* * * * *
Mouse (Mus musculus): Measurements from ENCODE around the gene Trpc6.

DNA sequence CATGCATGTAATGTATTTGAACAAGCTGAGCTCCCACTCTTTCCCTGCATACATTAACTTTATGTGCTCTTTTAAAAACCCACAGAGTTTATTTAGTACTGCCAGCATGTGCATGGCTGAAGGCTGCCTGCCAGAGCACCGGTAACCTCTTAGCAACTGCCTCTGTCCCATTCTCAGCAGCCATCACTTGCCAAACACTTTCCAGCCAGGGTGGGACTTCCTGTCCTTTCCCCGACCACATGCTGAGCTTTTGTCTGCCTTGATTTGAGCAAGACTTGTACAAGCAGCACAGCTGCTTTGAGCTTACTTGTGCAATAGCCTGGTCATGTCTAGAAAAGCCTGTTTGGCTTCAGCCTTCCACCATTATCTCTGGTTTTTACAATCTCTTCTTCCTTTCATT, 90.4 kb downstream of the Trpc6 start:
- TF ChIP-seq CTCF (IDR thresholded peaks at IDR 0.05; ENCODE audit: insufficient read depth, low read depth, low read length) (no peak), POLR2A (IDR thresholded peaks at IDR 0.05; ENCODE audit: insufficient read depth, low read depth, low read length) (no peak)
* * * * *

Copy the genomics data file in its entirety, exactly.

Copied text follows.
Mouse (Mus musculus): Measurements from ENCODE around the gene Trpc6.

DNA sequence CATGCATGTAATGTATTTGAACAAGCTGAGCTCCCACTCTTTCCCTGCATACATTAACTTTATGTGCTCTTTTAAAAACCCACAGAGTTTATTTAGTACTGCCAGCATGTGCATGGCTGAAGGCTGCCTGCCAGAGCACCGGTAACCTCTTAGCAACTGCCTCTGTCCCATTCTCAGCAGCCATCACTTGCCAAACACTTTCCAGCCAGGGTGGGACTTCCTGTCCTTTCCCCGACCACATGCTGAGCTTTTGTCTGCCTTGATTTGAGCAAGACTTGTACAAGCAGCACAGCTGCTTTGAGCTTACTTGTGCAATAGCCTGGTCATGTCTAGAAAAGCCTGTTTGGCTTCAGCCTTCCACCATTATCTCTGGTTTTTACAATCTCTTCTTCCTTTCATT, 90.4 kb downstream of the Trpc6 start:
- TF ChIP-seq CTCF (IDR thresholded peaks at IDR 0.05; ENCODE audit: insufficient read depth, low read depth, low read length) (no peak), POLR2A (IDR thresholded peaks at IDR 0.05; ENCODE audit: insufficient read depth, low read depth, low read length) (no peak)